There's no question about it, college can be very expensive, and for many families, paying for college in Rhode Island can create a real hardship. Each year, tuition seems to go up at most schools, so it's important for new college students and their parents to understand the best way to save money on an excellent education.
Fortunately, there are many ways to reduce costs and still receive a solid college education. Here are five steps you can take to ensure that you get as much money that's available for you as you continue your education.
1. Complete the FAFSA
This bears repeating again and again (and again!). FAFSA stands for Free Application For Student Aid. Any student who wishes to receive federal student aid to help them pay for college is required to fill out this form. Even if you have doubts that you will get any grants once you fill out a FAFSA, you should still fill it out to find out what you do qualify for. There are deadlines for completing and filing this form, so be sure to do this as soon as possible after Oct 1 for each year you are in school. Make an appointment for free help.
2. File the CSS Profile, if needed
The CSS Profile stands for College Scholarship Service Profile. Many colleges and universities use this system when awarding scholarships and other institutional aid to students, so you will want to talk with the individual schools you are considering to find out if they take the CSS Profile into consideration. The CSS Profile takes an even more in depth look into your finances. Just keep in mind the CSS Profile does not take place of the FAFSA - in order to get federal aid (and much state aid), the FAFSA is a requirement.
3. Carefully Compare Award Letters
Once your financial aid paperwork is filled out, it won't be long before you begin receiving award letters from the colleges you applied to. While you may receive an award letter from your number one choice, you also might receive one from your number three choice. Be sure to compare the financial aid packages you get to find out which school will offer you the most financial assistance (particularly with free aid like grants and scholarships). Remember, many college scholarships will carry on throughout your college career (but some don't!), so you may need to make a difficult decision and consider choosing a school that wasn't your first choice but may save you from financial strain later on.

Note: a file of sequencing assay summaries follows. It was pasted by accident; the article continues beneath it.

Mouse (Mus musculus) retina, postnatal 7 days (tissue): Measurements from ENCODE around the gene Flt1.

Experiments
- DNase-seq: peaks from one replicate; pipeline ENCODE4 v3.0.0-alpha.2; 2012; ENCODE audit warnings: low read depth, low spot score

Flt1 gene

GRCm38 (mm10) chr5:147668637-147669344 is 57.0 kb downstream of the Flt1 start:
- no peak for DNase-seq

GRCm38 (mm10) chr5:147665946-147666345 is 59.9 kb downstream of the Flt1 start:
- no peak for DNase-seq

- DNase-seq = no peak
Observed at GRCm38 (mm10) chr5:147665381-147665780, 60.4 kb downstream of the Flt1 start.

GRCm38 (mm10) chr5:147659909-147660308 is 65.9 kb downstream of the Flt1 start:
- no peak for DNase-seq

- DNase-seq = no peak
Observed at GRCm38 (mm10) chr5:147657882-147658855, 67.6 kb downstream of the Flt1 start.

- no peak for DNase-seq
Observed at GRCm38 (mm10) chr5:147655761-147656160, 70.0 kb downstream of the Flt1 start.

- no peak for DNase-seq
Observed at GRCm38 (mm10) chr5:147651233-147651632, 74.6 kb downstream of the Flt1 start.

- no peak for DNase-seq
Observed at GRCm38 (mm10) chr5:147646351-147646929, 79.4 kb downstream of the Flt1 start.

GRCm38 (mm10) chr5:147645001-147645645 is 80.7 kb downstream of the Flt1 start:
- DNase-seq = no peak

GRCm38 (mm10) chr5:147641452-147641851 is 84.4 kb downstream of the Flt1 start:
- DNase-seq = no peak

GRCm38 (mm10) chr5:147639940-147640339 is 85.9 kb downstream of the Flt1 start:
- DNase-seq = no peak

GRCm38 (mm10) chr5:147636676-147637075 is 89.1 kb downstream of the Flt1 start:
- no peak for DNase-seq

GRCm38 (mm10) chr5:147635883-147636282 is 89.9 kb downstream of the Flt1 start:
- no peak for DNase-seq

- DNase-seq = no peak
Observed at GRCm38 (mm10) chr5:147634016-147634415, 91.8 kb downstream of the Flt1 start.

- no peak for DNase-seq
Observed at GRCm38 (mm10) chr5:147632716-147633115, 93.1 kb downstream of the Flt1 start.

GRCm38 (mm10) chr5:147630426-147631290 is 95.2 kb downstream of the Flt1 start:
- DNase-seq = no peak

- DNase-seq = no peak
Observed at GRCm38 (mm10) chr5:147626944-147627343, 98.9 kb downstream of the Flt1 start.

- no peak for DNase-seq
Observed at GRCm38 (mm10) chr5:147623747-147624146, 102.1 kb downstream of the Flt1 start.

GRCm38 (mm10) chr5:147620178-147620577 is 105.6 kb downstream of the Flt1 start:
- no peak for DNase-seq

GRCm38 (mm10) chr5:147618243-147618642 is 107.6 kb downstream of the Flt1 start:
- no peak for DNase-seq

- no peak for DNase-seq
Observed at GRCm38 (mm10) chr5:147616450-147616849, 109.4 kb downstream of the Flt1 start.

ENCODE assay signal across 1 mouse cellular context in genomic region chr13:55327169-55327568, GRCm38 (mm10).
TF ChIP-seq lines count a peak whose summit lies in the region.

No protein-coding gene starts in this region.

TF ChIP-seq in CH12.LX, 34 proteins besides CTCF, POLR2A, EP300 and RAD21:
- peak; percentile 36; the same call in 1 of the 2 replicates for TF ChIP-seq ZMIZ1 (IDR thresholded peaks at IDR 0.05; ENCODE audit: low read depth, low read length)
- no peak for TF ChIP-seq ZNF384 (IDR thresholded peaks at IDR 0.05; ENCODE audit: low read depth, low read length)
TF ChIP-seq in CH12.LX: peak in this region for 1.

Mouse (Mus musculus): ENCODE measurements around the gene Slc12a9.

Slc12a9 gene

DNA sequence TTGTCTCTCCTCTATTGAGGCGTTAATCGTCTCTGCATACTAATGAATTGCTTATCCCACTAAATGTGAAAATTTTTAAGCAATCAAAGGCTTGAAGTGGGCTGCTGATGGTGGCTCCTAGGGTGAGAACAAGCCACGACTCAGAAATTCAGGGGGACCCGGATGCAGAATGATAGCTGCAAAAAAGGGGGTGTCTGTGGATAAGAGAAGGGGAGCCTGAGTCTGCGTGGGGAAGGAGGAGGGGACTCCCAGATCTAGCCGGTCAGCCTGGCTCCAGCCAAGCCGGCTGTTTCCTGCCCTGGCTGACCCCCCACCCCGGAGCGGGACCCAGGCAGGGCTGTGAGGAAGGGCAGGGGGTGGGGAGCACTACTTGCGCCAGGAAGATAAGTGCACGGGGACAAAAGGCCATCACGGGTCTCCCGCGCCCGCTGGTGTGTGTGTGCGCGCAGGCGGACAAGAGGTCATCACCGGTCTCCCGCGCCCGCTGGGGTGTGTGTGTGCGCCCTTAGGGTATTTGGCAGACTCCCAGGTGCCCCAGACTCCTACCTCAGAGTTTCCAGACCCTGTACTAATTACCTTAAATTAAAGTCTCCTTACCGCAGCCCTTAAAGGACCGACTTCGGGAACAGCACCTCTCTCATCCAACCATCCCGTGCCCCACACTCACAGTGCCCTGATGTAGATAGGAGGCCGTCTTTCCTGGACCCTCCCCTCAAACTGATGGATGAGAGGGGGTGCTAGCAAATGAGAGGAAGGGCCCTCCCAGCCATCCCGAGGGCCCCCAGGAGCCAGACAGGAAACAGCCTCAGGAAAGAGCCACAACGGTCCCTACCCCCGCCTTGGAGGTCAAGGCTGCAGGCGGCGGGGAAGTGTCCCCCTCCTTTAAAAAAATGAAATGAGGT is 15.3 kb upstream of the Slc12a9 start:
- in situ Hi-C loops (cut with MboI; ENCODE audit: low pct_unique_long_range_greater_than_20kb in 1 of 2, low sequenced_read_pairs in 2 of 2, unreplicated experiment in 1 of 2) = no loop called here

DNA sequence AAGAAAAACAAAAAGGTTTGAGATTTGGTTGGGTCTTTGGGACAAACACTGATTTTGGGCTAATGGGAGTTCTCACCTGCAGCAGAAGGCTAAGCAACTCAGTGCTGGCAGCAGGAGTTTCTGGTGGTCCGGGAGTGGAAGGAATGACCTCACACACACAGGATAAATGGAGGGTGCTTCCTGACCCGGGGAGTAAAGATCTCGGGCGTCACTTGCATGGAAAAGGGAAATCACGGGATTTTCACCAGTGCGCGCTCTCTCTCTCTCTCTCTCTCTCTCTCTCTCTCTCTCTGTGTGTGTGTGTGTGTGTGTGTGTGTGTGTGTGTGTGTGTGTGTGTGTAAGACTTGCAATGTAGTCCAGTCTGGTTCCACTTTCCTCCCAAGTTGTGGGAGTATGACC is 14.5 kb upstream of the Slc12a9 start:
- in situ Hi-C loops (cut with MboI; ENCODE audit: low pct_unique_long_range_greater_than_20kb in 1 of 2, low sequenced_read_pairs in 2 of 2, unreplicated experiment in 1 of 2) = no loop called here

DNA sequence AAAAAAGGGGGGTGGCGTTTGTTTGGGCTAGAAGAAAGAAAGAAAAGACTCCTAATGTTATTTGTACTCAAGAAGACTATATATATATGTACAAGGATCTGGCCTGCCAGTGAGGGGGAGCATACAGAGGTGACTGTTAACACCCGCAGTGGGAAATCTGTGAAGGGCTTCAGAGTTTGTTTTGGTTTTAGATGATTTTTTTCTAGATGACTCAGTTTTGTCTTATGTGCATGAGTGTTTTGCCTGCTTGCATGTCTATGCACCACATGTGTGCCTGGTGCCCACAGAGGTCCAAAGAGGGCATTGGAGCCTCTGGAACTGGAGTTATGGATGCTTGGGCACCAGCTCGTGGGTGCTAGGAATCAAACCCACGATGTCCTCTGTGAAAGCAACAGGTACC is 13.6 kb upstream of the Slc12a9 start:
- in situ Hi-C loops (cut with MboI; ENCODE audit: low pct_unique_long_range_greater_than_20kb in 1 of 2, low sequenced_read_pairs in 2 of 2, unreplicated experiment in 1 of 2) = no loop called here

4. Add Up Direct and Indirect Costs
The cost of your education is more than what's on your tuition bill. You will also want to add up the indirect costs. Some grants and scholarships can be used to cover extra expenses such as living expenses and books. Some cannot. Get some help with estimating what these extra expenses will be (the school should provide you with a breakdown of their estimated Cost of Attendance (COA)), and make a plan now so you'll know how you will cover them.
5. Apply for Loans, if Needed
Once you know how much money you'll be getting from grants and scholarships, then you may consider borrowing. Federal Direct Subsidized and Unsubsidized Loans are likely included in your financial aid award packages if you filed the FAFSA. These student loans will likely offer you the lowest interest rates and most flexible repayment terms, so take advantage of them as your first option.
If you still need financial assistance, there are many other loans out there than can help you. PLUS loans, state-based loans or private loans can be a good resource for you. Just be sure to review your terms carefully before deciding on the best option for your education.
If you are going to school in Rhode Island (or if you are a RI resident), you will have access to apply for the RISLA Student Loan. This loan offers some of the lowest interest rates in the country, so it is worth exploring to help pay for your education
By taking these steps you'll have gone a long way toward paying for college in Rhode Island. When you take the time to research your options and reach out for assistance, you might find that your college bill isn't as big as you thought it would be, and that you have less to pay back.
Need some more information on college borrowing? Download our guide.